The European Commission put forward a proposal to drive forward the EU accession process, especially for Western Balkans. EU needs to be more credible, with a stronger political steer, more dynamic and predictable, claimed Commissioner for Neighbourhood and Enlargement, Olivér Várhelyi.
The Commission hopes the Member States will endorse the proposal, in parallel with the opening of accession negotiations with North Macedonia and Albania, ahead of the European Union-Western Balkans Summit in Zagreb on 6-7 May. For the summit the Commission will consider how to bring forward investment, socio- economic integration and the rule of law for the Western Balkans region.
Both the European Commission and the European Parliament have recommend opening accession talks with North Macedonia and Albania. But Emmanuel Macron has been the major stumbling block. Now Commissioner for Neighbourhood and Enlargement, Olivér Várhelyi tries to give a new way into EU enlargement.
EU must make it clear what we mean and what it is that we offer! Olivér Várhelyi
Commissioner for Neighbourhood and Enlargement, Olivér Várhelyi, commented: “The European Union enlargement to the Western Balkans is a top priority for the Commission. We are working on three tracks: Firstly, today we propose concrete steps on how to enhance the accession process. While we are strengthening and improving the process, the goal remains accession and full EU membership. Secondly, and in parallel, the Commission stands firmly by its recommendations to open accession negotiations with North Macedonia and Albania and will soon provide an update on the progress made by these two countries. Thirdly, in preparation of the EU-Western Balkans Summit in Zagreb in May, the Commission will come forward with an economic and investment development plan for the region.”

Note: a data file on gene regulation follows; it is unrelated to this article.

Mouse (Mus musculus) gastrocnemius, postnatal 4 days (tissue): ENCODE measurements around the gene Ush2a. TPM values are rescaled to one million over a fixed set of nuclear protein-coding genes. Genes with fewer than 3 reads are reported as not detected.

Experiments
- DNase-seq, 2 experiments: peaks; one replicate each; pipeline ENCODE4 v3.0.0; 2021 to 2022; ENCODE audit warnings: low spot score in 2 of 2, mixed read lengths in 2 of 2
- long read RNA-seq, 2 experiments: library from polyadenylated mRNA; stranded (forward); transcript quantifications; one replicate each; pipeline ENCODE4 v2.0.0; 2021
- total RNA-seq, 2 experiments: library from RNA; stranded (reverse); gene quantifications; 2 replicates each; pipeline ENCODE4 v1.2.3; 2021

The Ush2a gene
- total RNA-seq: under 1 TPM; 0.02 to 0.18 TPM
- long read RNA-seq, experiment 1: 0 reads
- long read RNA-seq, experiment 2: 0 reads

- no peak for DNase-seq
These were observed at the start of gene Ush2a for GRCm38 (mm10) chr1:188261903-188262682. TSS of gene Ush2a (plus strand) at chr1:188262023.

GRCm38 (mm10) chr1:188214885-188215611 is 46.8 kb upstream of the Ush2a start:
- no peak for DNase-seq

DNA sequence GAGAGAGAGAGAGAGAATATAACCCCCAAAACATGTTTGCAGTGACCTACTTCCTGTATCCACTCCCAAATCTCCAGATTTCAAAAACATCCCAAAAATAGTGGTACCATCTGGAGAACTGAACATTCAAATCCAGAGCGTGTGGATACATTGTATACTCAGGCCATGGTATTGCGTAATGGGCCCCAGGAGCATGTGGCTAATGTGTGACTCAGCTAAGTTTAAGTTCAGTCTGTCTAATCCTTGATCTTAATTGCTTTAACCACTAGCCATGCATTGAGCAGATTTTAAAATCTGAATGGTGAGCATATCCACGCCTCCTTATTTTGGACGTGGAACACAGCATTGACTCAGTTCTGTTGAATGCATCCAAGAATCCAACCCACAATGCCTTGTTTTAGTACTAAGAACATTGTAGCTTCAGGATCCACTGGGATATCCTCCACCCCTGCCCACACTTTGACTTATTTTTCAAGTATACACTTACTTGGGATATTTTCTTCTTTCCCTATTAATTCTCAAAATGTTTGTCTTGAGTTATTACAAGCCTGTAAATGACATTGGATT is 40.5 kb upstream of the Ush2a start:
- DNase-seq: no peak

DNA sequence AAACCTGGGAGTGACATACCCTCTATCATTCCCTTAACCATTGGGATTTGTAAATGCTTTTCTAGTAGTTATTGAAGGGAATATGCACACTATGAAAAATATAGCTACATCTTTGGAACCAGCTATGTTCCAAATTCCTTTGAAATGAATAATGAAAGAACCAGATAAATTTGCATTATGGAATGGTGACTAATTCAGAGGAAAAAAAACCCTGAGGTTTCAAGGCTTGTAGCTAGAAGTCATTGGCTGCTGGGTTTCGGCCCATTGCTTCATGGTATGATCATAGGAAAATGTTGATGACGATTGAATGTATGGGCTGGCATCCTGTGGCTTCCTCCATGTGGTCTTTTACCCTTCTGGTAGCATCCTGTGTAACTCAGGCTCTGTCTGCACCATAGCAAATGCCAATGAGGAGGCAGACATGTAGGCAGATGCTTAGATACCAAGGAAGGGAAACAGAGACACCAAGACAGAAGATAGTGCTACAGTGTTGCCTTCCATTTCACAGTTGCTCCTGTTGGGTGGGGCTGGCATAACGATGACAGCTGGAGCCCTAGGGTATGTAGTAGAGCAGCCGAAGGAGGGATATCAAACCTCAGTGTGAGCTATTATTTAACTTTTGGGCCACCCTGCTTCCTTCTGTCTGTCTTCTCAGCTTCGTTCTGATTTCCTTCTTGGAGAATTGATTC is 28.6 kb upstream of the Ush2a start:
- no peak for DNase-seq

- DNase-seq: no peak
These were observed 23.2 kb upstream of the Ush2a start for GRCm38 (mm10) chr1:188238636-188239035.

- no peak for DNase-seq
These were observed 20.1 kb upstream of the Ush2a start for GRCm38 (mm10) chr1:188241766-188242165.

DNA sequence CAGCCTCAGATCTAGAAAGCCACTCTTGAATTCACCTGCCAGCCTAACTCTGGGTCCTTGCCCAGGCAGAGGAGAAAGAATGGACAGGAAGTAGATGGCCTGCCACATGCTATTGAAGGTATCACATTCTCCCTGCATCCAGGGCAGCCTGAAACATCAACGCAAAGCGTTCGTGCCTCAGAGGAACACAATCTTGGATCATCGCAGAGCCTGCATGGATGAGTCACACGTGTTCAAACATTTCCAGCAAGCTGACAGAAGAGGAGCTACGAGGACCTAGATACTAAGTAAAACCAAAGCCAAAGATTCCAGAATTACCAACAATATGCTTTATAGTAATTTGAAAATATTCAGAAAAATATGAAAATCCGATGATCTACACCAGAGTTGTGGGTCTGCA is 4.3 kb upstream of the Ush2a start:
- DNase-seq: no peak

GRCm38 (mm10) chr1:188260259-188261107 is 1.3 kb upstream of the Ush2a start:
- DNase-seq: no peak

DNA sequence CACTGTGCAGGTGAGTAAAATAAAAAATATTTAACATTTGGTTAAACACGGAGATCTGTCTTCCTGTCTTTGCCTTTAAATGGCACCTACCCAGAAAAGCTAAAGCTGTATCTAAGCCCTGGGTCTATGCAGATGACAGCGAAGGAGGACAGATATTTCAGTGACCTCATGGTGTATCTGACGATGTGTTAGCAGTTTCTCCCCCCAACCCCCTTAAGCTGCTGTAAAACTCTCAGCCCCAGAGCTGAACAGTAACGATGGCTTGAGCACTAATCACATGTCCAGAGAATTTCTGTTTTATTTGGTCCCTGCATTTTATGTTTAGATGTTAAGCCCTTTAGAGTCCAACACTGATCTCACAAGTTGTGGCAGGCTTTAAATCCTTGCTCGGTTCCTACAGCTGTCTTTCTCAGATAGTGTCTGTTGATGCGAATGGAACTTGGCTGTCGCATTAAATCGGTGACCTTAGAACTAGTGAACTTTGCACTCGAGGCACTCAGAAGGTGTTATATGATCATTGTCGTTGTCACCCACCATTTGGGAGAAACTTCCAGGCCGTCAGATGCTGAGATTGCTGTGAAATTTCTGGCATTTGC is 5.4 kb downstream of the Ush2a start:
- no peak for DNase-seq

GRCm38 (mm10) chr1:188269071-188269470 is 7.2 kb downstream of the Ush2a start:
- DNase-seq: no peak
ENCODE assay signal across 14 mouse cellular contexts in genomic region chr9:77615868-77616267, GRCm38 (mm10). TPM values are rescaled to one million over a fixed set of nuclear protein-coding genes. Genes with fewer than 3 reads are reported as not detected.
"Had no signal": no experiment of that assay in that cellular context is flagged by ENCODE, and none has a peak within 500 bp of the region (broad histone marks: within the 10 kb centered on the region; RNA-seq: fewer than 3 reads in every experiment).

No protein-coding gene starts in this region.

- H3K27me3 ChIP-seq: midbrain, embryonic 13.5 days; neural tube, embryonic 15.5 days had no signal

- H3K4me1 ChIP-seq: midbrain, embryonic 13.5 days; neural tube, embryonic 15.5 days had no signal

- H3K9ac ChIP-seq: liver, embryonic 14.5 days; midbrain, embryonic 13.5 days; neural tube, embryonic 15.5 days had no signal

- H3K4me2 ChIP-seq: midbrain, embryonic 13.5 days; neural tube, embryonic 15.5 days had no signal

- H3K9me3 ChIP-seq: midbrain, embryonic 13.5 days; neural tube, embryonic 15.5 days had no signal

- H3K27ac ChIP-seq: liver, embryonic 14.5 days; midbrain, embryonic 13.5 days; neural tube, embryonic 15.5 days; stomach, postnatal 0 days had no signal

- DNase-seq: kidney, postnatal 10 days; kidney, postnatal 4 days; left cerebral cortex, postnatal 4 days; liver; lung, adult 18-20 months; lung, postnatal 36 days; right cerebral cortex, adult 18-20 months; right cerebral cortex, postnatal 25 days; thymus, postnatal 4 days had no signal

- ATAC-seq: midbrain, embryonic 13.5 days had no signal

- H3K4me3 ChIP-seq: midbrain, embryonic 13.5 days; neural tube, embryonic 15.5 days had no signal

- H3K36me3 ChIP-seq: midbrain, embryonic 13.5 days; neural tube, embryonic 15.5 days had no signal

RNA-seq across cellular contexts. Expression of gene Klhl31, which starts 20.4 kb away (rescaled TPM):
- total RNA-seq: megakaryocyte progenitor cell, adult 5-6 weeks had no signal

Press conference of Olivér Várhelyi, European Commissioner, on the revised enlargement methodology.
Enhancing the accession process
A credible EU perspective for the Western Balkans
A more credible process: The accession process needs to build on trust, mutual confidence and clear commitments by the European Union and the Western Balkans. Credibility should be reinforced through an even stronger focus on fundamental reforms, starting with the rule of law, the functioning of democratic institutions and public administration as well as the economy of the candidate countries. When partner countries meet the objective criteria, the Member States shall agree to move forward to the next stage of the process, respecting the merits-based approach.
A stronger political steer: The political nature of the accession process requires a stronger political steer and engagement at the highest levels. The Commission proposes to increase the opportunities for high level political and policy dialogue, through regular EU-Western Balkans summits and intensified ministerial contacts. Moreover, Member States should be involved more systematically in monitoring and reviewing the process. All bodies under Stabilisation and Association Agreement will focus much more on the key political issues and reforms, while Inter-Governmental Conferences will provide stronger political steering for the negotiations.